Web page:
The substantial work of the priest and writer Pablo d’Ors (Madrid, 1963) has now been grouped into trilogies on the happy initiative of the Galaxia Gutenberg label. Each trilogy makes up an entire narrative cupboard.
Along with Failure and Illusion, the Silence trilogy is made up of El olvido de si, the successful booklet Biography of Silence (150,000 copies sold) and The Desert Lover, which is the novel that has just been reissued within the aforementioned branch dedicated to emptying, to the ecstasy of nothingness.
The story that Pavel, the Czech character in the novel, tells about himself is perhaps our own story, that of contemporary man. It cannot even be denied that it could be the story, conveniently encrypted, of Pablo d’Ors himself. By pure chance Pavel will meet a peculiar association called Friends of the Desert , which meets in a center called the Hoggar, located on the border mark between Austria and the Czech Republic. Hesitant but attracted at the same time, Pavel will start little by little in the deep knowledge of the desert.
After two unsuccessful trips to the deserts of Morocco and Algeria, the fullness of the desert overwhelms him on his third attempt. Pavel ends up installed in a kind of hermitage, in Beni Abbes, in the overwhelming region of the Algerian High Atlas, where the chromatic sand (red, yellow, orange) favors the most absolute rapture and a sensation of triumphant ethics: the nothingness that fills everything. It is here, in the magnitude of the desert, where the landscape is encrypted as an extension of the soul. The changing dunes, crossed by lines, by undulations, by mirages, are shown as the metaphor of infinity.
In the magnitude of the desert, the landscape is encrypted as the extension and undulation of the soul
“I love the desert – her lover tells us – because it is the place of absolute possibility: the place where the horizon has the breadth that man deserves and needs to”. In Beni Abbes Pavel becomes sedentary right in the homeland of the nomads. In Tuareg wisdom it is said that God invented the desert so that men could find themselves. In this search, beyond religious creeds, silence imposes its emptiness, which is precisely the nourishment of the soul. The hunger for nothingness is acquired in the ecumenical silence of the desert. Who does not know the desert does not know what silence is, says an Arab proverb.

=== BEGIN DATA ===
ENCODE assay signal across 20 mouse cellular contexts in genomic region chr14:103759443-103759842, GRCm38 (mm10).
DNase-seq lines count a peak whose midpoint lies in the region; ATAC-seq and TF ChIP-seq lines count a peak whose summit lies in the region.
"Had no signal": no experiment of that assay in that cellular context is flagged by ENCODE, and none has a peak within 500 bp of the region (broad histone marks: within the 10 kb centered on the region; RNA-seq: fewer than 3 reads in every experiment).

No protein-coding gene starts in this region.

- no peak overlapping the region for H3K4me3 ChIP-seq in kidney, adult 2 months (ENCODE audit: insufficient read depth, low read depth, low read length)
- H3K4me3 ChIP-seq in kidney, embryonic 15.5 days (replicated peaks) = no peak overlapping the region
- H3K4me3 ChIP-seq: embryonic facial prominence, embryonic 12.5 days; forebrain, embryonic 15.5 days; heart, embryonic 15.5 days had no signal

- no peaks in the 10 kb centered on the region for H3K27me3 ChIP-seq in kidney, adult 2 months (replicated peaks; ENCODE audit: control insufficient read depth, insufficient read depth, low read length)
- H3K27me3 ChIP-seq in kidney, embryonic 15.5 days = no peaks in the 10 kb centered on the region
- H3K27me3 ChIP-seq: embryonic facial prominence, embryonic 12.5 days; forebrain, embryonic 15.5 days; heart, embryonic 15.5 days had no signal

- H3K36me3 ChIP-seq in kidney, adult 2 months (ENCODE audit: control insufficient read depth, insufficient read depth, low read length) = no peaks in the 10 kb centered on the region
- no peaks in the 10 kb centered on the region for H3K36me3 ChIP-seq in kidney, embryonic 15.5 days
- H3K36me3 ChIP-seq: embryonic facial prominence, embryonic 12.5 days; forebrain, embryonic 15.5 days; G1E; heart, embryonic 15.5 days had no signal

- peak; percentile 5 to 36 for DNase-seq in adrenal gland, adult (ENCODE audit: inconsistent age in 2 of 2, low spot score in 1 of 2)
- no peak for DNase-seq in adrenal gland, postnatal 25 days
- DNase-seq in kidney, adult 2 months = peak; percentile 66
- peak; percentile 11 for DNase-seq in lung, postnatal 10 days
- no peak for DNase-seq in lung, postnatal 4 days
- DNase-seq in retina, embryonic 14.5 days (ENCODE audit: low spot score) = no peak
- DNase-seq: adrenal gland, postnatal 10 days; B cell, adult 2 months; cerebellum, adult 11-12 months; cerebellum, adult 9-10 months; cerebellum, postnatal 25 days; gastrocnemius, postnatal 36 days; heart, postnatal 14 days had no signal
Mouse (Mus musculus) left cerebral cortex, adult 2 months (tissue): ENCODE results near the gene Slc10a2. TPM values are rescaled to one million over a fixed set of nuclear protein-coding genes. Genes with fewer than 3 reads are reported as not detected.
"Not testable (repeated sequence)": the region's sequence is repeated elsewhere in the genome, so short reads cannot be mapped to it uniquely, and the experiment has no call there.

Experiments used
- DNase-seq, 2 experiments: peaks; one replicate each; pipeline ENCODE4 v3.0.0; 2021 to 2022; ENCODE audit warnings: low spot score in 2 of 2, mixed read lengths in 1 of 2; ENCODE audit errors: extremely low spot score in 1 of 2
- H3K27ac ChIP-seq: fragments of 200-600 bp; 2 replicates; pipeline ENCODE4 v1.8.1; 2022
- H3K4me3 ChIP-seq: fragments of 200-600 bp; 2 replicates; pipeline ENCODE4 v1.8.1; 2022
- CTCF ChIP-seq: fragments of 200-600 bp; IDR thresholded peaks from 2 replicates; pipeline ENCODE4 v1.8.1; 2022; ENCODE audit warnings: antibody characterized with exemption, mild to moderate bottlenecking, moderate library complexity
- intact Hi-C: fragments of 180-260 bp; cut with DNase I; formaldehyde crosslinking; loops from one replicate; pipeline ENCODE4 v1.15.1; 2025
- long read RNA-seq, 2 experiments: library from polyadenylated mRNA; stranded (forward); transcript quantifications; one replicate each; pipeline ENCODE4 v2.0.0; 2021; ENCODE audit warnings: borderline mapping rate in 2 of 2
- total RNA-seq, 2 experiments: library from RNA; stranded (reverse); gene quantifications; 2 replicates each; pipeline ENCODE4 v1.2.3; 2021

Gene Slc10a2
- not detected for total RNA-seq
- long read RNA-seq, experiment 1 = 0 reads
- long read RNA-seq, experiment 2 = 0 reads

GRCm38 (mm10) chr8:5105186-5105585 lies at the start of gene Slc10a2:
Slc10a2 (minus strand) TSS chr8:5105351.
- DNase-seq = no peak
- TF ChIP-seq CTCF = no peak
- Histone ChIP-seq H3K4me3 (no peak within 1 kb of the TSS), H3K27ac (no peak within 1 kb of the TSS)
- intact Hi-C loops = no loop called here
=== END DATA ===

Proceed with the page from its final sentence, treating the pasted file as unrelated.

From the window of his little house, located in a village in Beni Abbes, the observer of the sand draws day after day, just at dawn, the changing faces of the desert. And at the same time, while his experience takes its vital rennet, he will write the notes that will end up in the form of a novel, which is the text that is initially offered to the reader. Curiously, Pavel’s landscape drawings will spread graphically over the calligraphy itself, to the point that the written notes become wider on the paper, from margin to margin, as a natural imitation of the horizontality of the desert.
The friend of the desert refers to the diptych of reality and fiction. Originally written in 2009, the novel anticipates the life and work of who will be the protagonist of El olvido de si (2013), the title that closes –as we have said– his trilogy on silence. Thanks to the lectures given at the Friends of the Desert Association, Pavel became acquainted with the figure of the Frenchman Charles de Foucauld (1858-1916), a soldier, geographer, lexicographer and explorer of dissipated youth, who over the years would end up becoming a contemplative mystic , trapped not despite the doubts of its radicality.
It is no coincidence that Pavel ends his story in the High Atlas, precisely in the extreme region where many years before Charles de Foucauld had retired in real life with ascetic will (not only in Beni Abbes, but also in Tamanresset and on the peaks of the Assekrem). All of it is the terrible and magical region of the Hoggar, a place that gives its name to the center where the Friends of the Desert held their retreats for initiates.
The most widely read know that Pablo d’Ors has turned his book into a kind of reality. For some time now, he has been teaching meditation retreats with his association Amigos del Desierto. Between the human need for dispossession and the Christian strain (Eastern Christian hesychasm, the teachings of the Hungarian Jesuit Franzs Jalic), Amigos del Desierto arouses the interest of all those who, religious or not,seeks emptying, stillness, motionless bliss. Say it like this: silence .
d’Ors himself has said that “silence is the secular name of God.” A certain Catholic orthodoxy does not like the mysticism of silence at all, since it understands it as an empty container, as another form of egocentrism. Be that as it may (the controversy goes beyond the intention of this article), what we do agree on is what the writer maintains as a result of the success of his Biography of Silence. “Noise is the main terrorism today.”

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